Novel feature selection methods for construction of accurate epigenetic clocks
Journal: PLoS Comput Biol
Adam Li et al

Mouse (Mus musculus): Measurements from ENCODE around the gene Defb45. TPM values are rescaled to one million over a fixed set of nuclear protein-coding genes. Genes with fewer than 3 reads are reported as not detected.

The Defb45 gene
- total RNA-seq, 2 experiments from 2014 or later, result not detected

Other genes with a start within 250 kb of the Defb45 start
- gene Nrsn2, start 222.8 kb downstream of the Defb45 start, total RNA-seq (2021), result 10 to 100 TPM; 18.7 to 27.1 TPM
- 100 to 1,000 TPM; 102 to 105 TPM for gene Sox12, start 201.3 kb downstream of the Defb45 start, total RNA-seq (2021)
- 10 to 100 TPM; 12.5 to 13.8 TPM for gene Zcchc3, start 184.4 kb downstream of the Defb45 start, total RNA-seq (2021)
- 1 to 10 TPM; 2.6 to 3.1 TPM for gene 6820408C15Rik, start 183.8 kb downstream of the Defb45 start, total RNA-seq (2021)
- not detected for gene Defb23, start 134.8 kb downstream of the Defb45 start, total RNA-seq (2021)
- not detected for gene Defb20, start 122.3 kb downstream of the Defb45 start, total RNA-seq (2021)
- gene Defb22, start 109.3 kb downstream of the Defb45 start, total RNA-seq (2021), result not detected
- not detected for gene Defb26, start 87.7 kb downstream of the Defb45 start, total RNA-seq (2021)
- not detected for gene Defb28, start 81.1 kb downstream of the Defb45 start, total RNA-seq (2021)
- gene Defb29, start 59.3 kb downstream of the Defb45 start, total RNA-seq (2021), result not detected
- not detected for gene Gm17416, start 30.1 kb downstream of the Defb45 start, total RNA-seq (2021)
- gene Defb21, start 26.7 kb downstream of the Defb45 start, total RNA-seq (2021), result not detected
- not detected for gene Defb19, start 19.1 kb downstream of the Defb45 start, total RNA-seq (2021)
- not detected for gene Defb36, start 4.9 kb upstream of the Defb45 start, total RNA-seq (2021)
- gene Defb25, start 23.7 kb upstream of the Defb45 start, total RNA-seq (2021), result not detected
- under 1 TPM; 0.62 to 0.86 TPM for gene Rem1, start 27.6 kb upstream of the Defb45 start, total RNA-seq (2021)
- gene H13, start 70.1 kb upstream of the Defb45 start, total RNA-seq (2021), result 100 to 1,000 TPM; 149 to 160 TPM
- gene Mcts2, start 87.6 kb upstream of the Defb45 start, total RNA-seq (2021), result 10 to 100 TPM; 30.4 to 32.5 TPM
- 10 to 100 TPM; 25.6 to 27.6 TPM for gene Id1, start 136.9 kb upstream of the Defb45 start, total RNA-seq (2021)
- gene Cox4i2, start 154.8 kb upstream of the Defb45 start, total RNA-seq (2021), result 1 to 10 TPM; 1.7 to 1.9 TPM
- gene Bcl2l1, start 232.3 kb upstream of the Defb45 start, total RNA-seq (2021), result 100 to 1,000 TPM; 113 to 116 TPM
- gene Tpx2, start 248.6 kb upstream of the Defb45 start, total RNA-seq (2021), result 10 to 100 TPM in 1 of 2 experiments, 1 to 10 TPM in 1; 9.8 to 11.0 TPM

Epigenetic clocks allow us to accurately predict the age and future health of individuals based on the methylation status of specific CpG sites in the genome and are a powerful tool to measure the effectiveness of longevity interventions. There is a growing need for methods to efficiently construct epigenetic clocks. The most common approach is to create clocks using elastic net regression modelling of all measured CpG sites, without first identifying specific features or CpGs of interest. The addition of feature selection approaches provides the opportunity to optimise the identification of predictive CpG sites. Here, we apply novel feature selection methods and combinatorial approaches including newly adapted neural network, genetic algorithms, and 'chained' combinations. Human whole blood methylation data of ~470,000 CpGs was used to develop clocks that predict age with R2 correlation scores of greater than 0.73, the most predictive of which uses 35 CpG sites for a R2 correlation score of 0.87. The five most frequent sites across all clocks were modelled to build a clock with a R2 correlation score of 0.83. These two clocks are validated on two external datasets where they maintain excellent predictive accuracy. When compared with three published epigenetic clocks (Hannum, Horvath, Weidner) also applied to these validation datasets, our clocks outperformed all three models. We identified gene regulatory regions associated with selected CpG as possible targets for future aging studies. Thus, our feature selection algorithms build accurate, generalizable clocks with a low number of CpG sites, providing important tools for the field.